Tuesday, November 10, 2009

Boys and Girls

I visited Maya at her school today. I have made it a habit to pick her up after her soccer practice on Tuesdays, partly because when she takes the bus, she does not get her to her ballet class on time, but it also gives me the opportunity to see her in her daytime environment and to talk with her teachers. She chose soccer as her extracurricular event because Tuesday was the best day for afterschool activities, and soccer looked better than the other choices. She has not complained about being the only girl on the soccer team. She seems perfectly comfortable and is a surprisingly aggressive player. I don't understand why the girls at her school do not play soccer.

Maya, Soccer and Boys

Maya is having an easier time relating to the boys than with the girls. Although Maya pursues a very feminine activity (ballet, on point shoes too!) three nights a week, at school she is does well at sports and is perceived as a 'tomboy', and has more in common with the boys.


Boys and girls have well defined roles in this culture. Women and girls work hard and are as well educated as are boys, and have positions in the government and manage businesses. But men appear to have the upper hand. and like to wield their power (women are often victims of domestic abuse). Women are very concerned about their appearance, and plastic surgery is very popular, both with men and women. The current rage is nose jobs; men and women in equal numbers are having their noses altered. Men like to express their masculinity (macho), but are also incredibly vain. They rarely leave the house without hairgel, and often adjust their 'do' throughout the day.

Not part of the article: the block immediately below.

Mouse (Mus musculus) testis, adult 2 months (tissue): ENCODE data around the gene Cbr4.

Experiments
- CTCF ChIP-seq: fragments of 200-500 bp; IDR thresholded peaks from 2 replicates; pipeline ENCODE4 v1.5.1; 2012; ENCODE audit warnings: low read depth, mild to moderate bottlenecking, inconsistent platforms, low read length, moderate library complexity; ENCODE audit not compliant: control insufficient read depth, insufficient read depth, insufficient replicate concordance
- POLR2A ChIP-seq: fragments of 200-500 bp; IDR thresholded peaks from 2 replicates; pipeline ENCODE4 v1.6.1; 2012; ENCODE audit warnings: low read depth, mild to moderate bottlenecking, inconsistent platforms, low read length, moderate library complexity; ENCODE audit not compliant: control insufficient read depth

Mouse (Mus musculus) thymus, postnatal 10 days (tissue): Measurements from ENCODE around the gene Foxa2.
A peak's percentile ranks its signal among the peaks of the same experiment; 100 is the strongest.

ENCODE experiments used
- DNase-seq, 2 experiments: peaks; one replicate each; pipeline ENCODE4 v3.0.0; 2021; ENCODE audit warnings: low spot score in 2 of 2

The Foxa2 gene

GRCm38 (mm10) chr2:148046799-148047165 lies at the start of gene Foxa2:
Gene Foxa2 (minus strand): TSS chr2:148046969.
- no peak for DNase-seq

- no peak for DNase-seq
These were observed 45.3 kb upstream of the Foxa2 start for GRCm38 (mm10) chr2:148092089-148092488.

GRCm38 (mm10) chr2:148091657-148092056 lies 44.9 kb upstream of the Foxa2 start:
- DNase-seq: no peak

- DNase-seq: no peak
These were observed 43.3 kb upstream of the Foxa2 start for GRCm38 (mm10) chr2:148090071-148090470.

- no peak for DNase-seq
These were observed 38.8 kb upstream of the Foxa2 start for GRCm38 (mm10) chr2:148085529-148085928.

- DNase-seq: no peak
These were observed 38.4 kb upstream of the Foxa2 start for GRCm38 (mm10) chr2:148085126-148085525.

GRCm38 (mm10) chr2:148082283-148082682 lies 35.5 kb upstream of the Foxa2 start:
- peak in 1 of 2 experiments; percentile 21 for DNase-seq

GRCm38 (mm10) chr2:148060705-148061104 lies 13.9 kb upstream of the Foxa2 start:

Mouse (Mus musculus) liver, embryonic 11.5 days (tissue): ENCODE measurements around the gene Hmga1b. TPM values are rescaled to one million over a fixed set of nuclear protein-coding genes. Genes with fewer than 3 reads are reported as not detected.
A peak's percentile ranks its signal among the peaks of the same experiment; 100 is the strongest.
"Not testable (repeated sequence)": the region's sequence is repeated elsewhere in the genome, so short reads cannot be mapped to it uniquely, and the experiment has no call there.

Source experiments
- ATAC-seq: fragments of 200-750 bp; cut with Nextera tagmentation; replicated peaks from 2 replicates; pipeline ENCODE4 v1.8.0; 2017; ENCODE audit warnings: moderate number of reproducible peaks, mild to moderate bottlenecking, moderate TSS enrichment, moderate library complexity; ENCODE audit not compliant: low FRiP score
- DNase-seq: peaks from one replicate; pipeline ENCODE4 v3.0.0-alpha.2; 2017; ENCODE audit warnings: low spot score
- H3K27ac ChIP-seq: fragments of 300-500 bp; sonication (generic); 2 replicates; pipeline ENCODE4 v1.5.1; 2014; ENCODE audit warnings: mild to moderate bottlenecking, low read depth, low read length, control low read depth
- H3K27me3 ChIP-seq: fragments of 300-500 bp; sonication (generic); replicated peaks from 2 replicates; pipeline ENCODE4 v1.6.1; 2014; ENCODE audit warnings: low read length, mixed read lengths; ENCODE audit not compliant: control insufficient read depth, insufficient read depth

I am told that girls like to be girly girls, and competitive aggressive tomboys do not fit into the role of a girl. From very early in their lives, girls and boys are treated differently and the expectation is for girls to be beautiful and to find a husband, and the boys to be aggressive and potent. Families are larger here and that limits women, as it does in all societies where women have many children. I am not sure how this impacts Maya's interactions with the girls and the boys in her school. My impression is that Maya does not quite fit into the role expected of her, and I wonder how that will impact her sense of self.

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